LONDON (Reuters) – Equity and currency volatility shot higher on Wednesday and the cost of sourcing dollars rose, reflecting fears that the U.S. election and resurgent COVID-19 pandemic could tip markets back into the sort of chaos endured earlier this year.
A selloff in March wiped a third off the value of U.S. stock indexes <.DJI> <.SPX> <.IXIC> over a three-week period and the premium for cash dollars hit multi-year highs as the pandemic slammed markets and locked down economies.
Now, with less than a week to go before the U.S. presidential election, a resurgence of COVID-19 cases is forcing Germany and France to consider stringent new restrictions that will almost certainly damage Europe’s faltering economic recovery.
Ulrich Leuchtmann, head of FX and commodity research at Commerzbank said a double-whammy of the pandemic accelerating and an unclear election result could push volatility significantly higher.
“In the case of a very chaotic U.S. election outcome this might even come to or close to the level we saw in spring.”
Concerns were most strongly reflected in currency markets, especially in the implied volatility contracts derivatives traders use to protect investments against sudden swings in the exchange rate.
One-week euro and yen implied volatility against the dollar rose to their highest in nearly seven months <EURSWO=FN> <JPYSWO=FN>, nearly doubling from a day ago as the maturities now encompass election day on Nov. 3 and the day after.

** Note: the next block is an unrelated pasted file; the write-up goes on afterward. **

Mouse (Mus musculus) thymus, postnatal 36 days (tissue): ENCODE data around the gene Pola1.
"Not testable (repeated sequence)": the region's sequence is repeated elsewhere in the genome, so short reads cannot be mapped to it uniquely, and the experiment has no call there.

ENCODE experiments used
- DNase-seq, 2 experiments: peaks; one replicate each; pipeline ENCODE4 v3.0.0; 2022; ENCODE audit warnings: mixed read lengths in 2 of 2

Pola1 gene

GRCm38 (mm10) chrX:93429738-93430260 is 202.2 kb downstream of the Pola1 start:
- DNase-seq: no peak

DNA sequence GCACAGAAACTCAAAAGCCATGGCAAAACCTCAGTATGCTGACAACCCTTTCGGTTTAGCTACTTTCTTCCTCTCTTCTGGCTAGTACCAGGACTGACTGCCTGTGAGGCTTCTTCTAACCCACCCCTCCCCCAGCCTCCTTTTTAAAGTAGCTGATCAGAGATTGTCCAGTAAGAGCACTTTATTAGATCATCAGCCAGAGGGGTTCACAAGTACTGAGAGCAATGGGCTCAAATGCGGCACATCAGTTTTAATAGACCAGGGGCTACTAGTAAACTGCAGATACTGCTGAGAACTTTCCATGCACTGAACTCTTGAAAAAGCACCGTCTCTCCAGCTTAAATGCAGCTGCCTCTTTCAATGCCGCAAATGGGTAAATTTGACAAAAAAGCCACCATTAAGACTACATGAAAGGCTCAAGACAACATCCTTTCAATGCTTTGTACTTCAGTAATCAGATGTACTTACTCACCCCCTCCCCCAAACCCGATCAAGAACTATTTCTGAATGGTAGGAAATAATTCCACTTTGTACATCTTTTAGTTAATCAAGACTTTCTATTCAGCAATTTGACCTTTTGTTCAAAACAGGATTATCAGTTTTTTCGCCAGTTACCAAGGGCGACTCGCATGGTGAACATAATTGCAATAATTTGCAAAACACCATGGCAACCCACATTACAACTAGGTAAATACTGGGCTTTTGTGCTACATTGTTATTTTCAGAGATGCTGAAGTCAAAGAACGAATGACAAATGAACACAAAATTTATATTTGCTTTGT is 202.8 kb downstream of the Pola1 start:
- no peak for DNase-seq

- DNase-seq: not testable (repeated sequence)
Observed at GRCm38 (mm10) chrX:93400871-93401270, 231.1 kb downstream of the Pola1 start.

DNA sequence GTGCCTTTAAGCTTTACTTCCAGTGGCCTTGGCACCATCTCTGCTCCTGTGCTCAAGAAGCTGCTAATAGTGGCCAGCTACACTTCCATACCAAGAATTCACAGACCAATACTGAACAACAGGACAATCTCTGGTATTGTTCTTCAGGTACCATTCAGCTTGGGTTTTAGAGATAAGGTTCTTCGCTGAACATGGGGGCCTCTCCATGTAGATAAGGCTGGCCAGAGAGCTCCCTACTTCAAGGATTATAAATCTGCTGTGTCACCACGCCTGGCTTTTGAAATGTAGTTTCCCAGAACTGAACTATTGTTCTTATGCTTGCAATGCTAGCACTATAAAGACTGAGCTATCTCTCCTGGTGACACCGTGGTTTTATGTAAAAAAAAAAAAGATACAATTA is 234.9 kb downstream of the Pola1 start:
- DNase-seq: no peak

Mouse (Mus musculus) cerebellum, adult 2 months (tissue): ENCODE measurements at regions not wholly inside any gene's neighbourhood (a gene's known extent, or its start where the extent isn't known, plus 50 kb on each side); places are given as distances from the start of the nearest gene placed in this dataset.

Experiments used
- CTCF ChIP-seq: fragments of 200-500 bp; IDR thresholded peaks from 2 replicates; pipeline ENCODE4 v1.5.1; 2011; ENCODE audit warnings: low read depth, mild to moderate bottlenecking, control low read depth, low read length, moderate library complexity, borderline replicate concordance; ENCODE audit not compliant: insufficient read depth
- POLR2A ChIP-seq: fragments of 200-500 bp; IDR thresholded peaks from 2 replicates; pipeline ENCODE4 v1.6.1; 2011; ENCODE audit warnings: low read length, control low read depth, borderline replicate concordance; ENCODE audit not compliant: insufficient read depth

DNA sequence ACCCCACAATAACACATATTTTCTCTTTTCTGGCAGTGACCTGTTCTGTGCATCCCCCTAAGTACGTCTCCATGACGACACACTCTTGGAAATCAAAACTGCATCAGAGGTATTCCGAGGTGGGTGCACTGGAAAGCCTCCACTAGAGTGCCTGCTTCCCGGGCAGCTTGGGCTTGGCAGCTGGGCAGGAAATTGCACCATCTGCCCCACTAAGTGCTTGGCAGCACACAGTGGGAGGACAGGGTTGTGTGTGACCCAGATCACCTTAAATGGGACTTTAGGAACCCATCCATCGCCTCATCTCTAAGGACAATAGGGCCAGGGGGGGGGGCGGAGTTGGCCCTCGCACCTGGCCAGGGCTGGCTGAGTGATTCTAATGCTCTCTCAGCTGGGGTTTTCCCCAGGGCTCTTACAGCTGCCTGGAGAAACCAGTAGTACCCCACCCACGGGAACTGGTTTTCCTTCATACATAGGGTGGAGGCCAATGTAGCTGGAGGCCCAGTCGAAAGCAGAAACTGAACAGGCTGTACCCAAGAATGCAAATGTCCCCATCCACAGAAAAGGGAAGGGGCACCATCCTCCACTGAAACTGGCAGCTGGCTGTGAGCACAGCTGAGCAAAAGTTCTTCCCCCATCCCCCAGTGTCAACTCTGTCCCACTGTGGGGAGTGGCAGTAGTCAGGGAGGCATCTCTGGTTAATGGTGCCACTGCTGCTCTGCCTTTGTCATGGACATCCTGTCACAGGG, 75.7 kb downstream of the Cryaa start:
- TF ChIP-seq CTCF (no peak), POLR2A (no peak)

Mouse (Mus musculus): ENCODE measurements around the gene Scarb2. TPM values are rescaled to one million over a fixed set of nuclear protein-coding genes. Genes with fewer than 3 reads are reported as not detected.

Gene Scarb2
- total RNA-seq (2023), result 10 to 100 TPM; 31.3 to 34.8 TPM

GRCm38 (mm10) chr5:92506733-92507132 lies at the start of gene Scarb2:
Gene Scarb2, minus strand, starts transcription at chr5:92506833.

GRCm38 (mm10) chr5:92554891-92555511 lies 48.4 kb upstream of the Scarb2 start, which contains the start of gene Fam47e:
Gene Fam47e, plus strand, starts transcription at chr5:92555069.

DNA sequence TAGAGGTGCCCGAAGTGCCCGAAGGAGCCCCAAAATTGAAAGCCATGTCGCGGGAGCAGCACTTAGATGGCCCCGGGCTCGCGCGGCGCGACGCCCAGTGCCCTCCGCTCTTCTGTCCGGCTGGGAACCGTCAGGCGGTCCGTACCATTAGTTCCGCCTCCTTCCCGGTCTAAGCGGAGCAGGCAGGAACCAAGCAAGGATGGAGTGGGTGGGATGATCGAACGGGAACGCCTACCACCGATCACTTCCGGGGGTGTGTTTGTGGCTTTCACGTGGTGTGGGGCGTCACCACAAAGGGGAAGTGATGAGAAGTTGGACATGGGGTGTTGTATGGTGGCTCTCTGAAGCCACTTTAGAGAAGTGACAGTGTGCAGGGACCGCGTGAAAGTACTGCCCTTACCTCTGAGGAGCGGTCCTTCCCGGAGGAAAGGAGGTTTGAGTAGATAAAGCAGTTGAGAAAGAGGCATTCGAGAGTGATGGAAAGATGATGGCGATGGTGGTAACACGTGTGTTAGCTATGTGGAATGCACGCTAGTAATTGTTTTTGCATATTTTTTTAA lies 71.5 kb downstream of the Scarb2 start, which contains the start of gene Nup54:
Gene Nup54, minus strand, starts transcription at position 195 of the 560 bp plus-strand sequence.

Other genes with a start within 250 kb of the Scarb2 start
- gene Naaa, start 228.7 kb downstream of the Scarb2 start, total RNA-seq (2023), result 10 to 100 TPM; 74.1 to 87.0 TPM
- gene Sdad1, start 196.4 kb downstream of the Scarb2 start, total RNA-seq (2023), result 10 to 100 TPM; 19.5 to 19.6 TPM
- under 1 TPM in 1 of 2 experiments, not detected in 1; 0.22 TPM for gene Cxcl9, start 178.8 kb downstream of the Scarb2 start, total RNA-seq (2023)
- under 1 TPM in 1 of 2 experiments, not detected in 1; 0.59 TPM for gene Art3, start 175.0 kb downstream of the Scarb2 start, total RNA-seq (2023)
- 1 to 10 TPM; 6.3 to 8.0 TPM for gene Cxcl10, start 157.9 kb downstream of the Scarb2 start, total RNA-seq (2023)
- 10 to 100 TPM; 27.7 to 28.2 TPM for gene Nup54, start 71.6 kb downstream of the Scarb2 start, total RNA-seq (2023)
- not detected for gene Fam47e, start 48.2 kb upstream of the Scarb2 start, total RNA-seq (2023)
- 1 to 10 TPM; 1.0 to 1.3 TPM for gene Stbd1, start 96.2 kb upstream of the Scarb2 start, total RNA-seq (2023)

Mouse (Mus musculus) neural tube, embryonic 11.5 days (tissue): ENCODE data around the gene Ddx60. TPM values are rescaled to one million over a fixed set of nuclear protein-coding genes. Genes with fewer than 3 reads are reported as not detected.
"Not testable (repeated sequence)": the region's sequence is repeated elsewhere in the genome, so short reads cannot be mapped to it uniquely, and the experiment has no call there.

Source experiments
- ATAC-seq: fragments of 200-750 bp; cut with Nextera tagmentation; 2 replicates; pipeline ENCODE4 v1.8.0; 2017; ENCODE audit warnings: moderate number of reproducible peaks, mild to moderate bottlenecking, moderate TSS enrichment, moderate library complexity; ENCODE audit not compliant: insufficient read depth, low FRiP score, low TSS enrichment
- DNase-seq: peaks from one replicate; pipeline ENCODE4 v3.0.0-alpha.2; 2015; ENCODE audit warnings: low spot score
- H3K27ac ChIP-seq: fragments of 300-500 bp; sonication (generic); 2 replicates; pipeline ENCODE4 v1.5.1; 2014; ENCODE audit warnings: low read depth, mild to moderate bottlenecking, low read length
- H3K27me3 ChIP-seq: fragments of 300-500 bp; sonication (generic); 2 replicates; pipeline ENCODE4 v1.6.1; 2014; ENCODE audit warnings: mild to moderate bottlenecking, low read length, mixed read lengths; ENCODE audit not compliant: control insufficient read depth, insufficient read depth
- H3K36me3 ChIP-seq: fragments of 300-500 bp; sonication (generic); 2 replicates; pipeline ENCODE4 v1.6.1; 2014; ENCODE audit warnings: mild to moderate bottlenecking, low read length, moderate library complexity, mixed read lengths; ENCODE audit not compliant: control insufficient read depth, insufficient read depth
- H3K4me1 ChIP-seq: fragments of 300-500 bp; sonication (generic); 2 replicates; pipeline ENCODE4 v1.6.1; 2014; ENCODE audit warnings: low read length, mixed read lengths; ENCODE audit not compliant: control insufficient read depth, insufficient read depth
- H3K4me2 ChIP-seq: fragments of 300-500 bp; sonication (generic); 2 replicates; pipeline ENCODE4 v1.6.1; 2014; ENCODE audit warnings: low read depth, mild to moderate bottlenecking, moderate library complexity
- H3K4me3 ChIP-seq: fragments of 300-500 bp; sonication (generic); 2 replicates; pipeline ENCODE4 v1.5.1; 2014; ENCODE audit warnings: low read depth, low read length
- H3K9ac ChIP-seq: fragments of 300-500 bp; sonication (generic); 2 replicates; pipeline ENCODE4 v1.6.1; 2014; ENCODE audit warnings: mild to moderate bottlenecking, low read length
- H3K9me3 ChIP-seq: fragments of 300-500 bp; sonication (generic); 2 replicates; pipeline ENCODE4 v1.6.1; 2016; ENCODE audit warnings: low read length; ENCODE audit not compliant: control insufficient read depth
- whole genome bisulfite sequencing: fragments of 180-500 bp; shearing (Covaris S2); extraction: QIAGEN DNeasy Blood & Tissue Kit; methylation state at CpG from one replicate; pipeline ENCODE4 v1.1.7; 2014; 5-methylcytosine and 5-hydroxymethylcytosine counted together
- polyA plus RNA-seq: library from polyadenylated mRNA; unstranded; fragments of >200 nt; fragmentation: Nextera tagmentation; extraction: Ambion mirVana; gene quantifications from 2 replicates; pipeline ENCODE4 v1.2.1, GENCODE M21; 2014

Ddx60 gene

The euro also came under pressure in cash markets, falling 0.42% against the greenback <EUR=EBS>, while U.S. and European stocks fell by 3% or more <.STOXX>.
The election outcome has particularly strong resonance for China, which has endured higher trade tariffs and a hostile backdrop for its tech firms under U.S. President Donald Trump.
A win for Democrat challenger Joe Biden, who is currently ahead in opinion polls, would mean more predictable trade policies.
One-week offshore Chinese yuan volatility <CNHSWO=> traded as high as 10.950, the highest since Jan. 7, 2016. It was last at 10.35.
“We’ve got so much uncertainty ahead,” said a trader at a Chinese bank.
GRAPHIC: Currency swaps – https://fingfx.thomsonreuters.com/gfx/mkt/qmyvmjyjdpr/swaps.PNG
While a Biden win is widely viewed as dollar-negative, dollar swap markets, where traders outside the United States source the currency, suggest some investors are starting to hedge their bets.
Three-month euro-dollar swaps <EURCBS3M=ICAP> were last up at 18.5 basis points, close to a one-month high, reflecting investors’ willingness to pay a greater premium for dollars.
With central banks now providing ample liquidity support, reflected in money market funds and corporate balance sheets flush with cash, this week’s market jitters are not indicative of an impending dollar shortage.
But with economies under fresh pressure and European COVID deaths up 40% in the past week, investors are taking no chances and the VIX equity volatility gauge <.VIX> is already close to its June highs.
“Investors are finding a reason to sell,” said Chris Bailey, a strategist at Raymond James, noting the risk to growth and economic recovery from tricky U.S. stimulus negotiations, a surprise or disputed election outcome and renewed lockdown calls.
GRAPHIC: FX market volatlity – https://fingfx.thomsonreuters.com/gfx/mkt/qmyvmjyjdpr/swaps.PNG
(Reporting by Saikat Chatterjee, Elizabeth Howcroft, Richard Pace in LONDON, Andrew Galbraith and Winni Zhou in SHANGHAI, Kate Duguid in NEW YORK; Editing by Sujata Rao, Kirsten Donovan)